Nourishment comes from What we eat and How we eat… from actively & mindfully receiving the Gift of Food.

 

There is a wealth of information on what we should eat to stay healthy — Today, I shall talk about a subject that goes unmentioned in the health circles: How we eat, and how our eating habits affect our health.

Have you ever wondered why some people may eat all the right food but still get sick? Whilst some eat wrong food but remain healthy?

Part of the solution may be due to HOW they eat.

Our eating habits have changed drastically over the last 50 years:

Where we used to sit at the family table and say Grace, we now eat on the run or in front of the television. Where we used to feel grateful for a successful hunt or harvest, we now take pre-packed, processed foods for granted. Where we used to eat heartily, we now feel guilty about our many little indiscretions.

The Indian ayurvedic author Charaka offered a number of eating rules around 2,500 years ago — See for yourself if they still make sense today…

  • Eat food that is warm and unctuous

Warm, unctuous food is appetising and delicious, and thus stimulates digestion. Hippocrates (Charaka’s Greek contemporary) said, “It is better to have worse food that is palatable; than better food which is unpalatable.”

Research recently found that eating unctuous foods (i.e. foods containing fats) helped obese people lose weight. It satisfied them sooner than when they ate fat-free foods — and so they ate less.

  • Eat food in proper quantities

Charaka said that food taken in the right quantity “promotes the life-span, easily passes down to anus, does not disturb the digestive fire, and gets digested without discomfort.”

Modern research has found that over-eating significantly reduces life-span. How do you know what is the right quantity? By eating with more awareness (your body will tell you). A good rule of thumb is to eat until half full — Charaka said to leave 1/4 for fluids to moisten the food, and 1/4 empty for the digestive fire to work!

  • Eat only when previous food has been digested

Piling new food onto partly-digested food messes things up — Would you add fresh pasta to a pot of already half-cooked pasta?

The best signal of completed digestion is your hunger — usually 3 to 6 hours after the last meal. Learn to differentiate real hunger from emotional need for food.

  • Eat in a favourable place

A pleasant environment is relaxing, and medical texbooks tell us this activates our digestive function.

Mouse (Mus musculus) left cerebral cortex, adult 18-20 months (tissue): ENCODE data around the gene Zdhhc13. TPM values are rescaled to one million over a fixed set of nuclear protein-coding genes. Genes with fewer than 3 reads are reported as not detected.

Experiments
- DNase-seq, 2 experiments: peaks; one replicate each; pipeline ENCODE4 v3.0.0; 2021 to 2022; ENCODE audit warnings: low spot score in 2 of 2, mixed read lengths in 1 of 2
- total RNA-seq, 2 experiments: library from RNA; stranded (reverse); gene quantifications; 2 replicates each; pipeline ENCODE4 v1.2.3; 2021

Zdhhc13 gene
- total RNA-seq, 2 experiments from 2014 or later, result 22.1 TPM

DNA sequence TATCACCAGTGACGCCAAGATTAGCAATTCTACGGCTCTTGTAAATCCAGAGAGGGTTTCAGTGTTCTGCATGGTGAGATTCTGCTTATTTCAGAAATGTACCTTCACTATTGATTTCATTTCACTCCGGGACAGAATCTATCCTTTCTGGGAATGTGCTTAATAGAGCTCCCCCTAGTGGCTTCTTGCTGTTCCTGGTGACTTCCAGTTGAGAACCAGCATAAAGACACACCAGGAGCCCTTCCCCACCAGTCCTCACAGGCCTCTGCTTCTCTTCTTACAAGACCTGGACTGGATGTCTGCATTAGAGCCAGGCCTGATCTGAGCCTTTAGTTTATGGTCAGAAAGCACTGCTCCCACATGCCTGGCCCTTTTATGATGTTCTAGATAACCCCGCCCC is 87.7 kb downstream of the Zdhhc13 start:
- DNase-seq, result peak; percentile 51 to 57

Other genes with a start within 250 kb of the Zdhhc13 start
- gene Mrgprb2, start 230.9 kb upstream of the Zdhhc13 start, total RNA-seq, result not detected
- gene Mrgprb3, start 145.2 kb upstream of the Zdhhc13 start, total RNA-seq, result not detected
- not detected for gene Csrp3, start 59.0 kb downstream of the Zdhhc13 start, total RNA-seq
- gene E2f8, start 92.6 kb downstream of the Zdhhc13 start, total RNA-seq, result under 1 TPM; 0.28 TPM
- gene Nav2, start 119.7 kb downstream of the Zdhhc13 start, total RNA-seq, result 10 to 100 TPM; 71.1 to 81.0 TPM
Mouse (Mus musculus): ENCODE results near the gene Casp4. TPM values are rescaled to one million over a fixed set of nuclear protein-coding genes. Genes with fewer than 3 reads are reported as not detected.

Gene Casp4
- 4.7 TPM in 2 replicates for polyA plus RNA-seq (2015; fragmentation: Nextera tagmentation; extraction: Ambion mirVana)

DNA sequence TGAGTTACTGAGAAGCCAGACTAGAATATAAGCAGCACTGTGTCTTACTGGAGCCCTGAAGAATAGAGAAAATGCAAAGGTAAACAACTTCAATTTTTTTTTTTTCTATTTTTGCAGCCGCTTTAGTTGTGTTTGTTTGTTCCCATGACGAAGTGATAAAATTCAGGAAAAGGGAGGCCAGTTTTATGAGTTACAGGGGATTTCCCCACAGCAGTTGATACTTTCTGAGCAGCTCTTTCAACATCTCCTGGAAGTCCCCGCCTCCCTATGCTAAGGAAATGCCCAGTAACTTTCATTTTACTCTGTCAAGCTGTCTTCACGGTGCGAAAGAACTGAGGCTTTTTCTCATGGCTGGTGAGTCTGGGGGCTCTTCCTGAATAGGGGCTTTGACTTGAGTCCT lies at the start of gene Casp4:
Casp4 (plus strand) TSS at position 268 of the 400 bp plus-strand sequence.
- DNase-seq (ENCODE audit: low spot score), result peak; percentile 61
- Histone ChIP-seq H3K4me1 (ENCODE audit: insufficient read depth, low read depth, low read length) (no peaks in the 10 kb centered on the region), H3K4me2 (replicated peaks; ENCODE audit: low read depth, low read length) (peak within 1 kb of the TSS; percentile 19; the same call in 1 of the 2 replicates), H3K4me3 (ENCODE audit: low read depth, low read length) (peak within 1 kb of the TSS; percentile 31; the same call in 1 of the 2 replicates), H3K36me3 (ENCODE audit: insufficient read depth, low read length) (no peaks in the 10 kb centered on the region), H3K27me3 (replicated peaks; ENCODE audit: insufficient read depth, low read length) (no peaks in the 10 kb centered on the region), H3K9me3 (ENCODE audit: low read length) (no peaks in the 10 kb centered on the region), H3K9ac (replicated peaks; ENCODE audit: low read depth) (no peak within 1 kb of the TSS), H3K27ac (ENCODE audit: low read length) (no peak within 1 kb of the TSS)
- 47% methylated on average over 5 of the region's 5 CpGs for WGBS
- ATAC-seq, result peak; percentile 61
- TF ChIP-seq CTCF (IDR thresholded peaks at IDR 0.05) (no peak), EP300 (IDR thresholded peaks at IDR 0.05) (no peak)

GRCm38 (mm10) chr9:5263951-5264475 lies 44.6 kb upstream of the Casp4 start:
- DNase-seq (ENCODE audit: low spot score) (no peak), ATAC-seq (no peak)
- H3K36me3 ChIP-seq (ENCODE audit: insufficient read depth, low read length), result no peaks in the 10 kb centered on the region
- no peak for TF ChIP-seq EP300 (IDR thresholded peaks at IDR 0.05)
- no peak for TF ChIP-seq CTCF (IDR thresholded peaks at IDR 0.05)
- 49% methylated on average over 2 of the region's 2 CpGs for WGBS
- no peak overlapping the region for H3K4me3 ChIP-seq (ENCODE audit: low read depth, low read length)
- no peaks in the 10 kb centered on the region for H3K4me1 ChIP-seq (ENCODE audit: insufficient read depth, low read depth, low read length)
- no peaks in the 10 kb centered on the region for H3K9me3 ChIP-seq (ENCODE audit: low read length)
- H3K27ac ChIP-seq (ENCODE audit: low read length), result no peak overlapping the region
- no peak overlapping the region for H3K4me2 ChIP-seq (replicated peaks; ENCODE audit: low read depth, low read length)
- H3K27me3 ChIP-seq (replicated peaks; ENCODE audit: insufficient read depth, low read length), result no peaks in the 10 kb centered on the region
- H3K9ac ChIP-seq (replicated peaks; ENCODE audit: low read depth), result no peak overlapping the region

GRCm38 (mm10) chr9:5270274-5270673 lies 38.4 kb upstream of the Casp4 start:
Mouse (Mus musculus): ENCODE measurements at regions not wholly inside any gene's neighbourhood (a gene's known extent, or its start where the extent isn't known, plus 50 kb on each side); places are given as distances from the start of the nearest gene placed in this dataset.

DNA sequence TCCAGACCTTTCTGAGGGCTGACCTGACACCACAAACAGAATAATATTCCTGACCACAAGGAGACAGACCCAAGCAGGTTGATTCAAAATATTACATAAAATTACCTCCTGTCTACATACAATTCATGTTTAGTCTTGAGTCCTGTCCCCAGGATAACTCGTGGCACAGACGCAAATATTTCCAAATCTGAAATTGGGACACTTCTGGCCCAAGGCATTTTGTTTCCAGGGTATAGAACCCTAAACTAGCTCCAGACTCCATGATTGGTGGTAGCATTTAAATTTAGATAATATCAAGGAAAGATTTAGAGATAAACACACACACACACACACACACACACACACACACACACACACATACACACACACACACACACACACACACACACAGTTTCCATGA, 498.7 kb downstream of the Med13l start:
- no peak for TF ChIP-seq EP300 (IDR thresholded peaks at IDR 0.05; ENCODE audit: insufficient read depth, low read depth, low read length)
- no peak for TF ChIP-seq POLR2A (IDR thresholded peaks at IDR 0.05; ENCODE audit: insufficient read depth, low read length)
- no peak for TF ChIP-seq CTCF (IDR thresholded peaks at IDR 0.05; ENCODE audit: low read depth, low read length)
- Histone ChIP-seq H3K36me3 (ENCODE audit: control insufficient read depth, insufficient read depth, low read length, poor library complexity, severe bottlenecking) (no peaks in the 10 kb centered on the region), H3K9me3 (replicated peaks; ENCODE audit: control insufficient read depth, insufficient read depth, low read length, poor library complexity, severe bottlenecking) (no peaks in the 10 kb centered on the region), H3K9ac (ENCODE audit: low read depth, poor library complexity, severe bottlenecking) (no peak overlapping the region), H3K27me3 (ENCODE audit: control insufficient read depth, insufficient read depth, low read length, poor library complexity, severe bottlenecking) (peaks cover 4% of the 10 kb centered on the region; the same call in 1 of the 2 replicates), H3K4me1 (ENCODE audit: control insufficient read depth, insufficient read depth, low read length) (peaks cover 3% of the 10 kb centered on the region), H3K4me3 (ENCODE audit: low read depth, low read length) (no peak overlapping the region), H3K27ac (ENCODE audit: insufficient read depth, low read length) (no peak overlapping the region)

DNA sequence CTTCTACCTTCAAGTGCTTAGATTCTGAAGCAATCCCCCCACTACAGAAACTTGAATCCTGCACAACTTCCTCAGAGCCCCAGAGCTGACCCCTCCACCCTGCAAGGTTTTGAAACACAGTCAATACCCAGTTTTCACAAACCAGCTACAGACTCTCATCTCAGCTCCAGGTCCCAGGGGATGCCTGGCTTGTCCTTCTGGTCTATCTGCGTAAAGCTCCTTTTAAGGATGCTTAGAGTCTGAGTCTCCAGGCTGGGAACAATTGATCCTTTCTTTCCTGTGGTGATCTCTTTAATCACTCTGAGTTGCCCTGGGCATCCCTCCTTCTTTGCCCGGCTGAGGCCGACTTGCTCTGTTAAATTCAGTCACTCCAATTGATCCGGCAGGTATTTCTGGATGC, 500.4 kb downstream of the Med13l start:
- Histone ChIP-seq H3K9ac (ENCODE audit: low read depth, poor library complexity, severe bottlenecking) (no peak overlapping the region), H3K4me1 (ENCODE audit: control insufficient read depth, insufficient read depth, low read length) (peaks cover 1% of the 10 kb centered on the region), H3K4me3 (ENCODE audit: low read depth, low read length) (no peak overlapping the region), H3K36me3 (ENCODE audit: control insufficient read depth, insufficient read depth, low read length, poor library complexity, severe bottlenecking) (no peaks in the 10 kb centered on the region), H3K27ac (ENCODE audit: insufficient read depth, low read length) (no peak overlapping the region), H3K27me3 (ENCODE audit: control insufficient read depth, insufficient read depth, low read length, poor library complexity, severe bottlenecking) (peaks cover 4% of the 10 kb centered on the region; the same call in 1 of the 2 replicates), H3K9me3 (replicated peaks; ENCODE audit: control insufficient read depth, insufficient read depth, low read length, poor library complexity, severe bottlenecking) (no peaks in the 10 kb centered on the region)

Avoid eating in noisy, messy places; in cars; in front of the television. Instead, create a beautiful table setting and celebrate your meal!

  • Eat at a moderate pace

Eating too fast doesn’t allow proper chewing and digestion, and disrupts our awareness, concentration and full enjoyment of the food. We also tend to overeat, as the body’s signals of sufficient food take time to register.

On the other hand, slow, long-drawn meals encourage us to overeat as well — think Christmas lunch!

  • Avoid excessive talking and distractions while eating

Modern medical textbooks talk about the Cephalic Phase of eating — i.e. how the sight, smell and taste of food stimulates the brain, which then stimulates digestion.

This phase, plus proper chewing, prepare the food so it can be easily digested in the stomach. So give the food all your attention for ultimate digestion.

  • Relax into your meal — before, during, and after

Digestion is a major process, which uses up a lot of energy. When you are involved in work, study and travel, your body is in active (“fight or flight”) mode and shuts down digestion. When you allow your mind and body to enter relaxation mode, the digestive function is re-activated.

Calm your mind, take some slow deep breaths, bless the food — Choose your method to enter relaxation mode, and try to maintain it for at least half-an-hour after the meal.

Digestion is no longer given its due importance today. We eat to fill a hole, and to keep going through the day. We eat on the run. We feel guilty about what we eat. Preparing and eating food is an inconvenience which needs to be got out of the way as easily, cheaply and speedily as possible. We imagine that some scientifically-calculated balanced formula of dietary chemicals can keep us healthy.

I hope this article reminds you that the nourishment comes not only from WHAT we eat, but also from HOW we eat; from actively and mindfully receiving the gift of food. By shifting our attitude to our food and to the process of eating, our body will respond differently, more positively — Eating then becomes a relationship with the world, a meditative ritual, an opportunity for intuitively knowing what our body really needs to stay healthy.

Next time: I shall return later with unique angles on the fascinating topic of food — But in the next issue, I will talk about daily health routines, again derived from the ancient textbooks of Ayurveda.

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GERALD LOPEZ gained a law degree in London, and has been a photographer, writer, natural health practitioner, yoga & aikido instructor, and digital media consultant. His passions are photographing the beauty of New Zealand, and explaining how the Blockchain, Decentralised Finance and Web 3.0 could offer wealth and freedom for every human.

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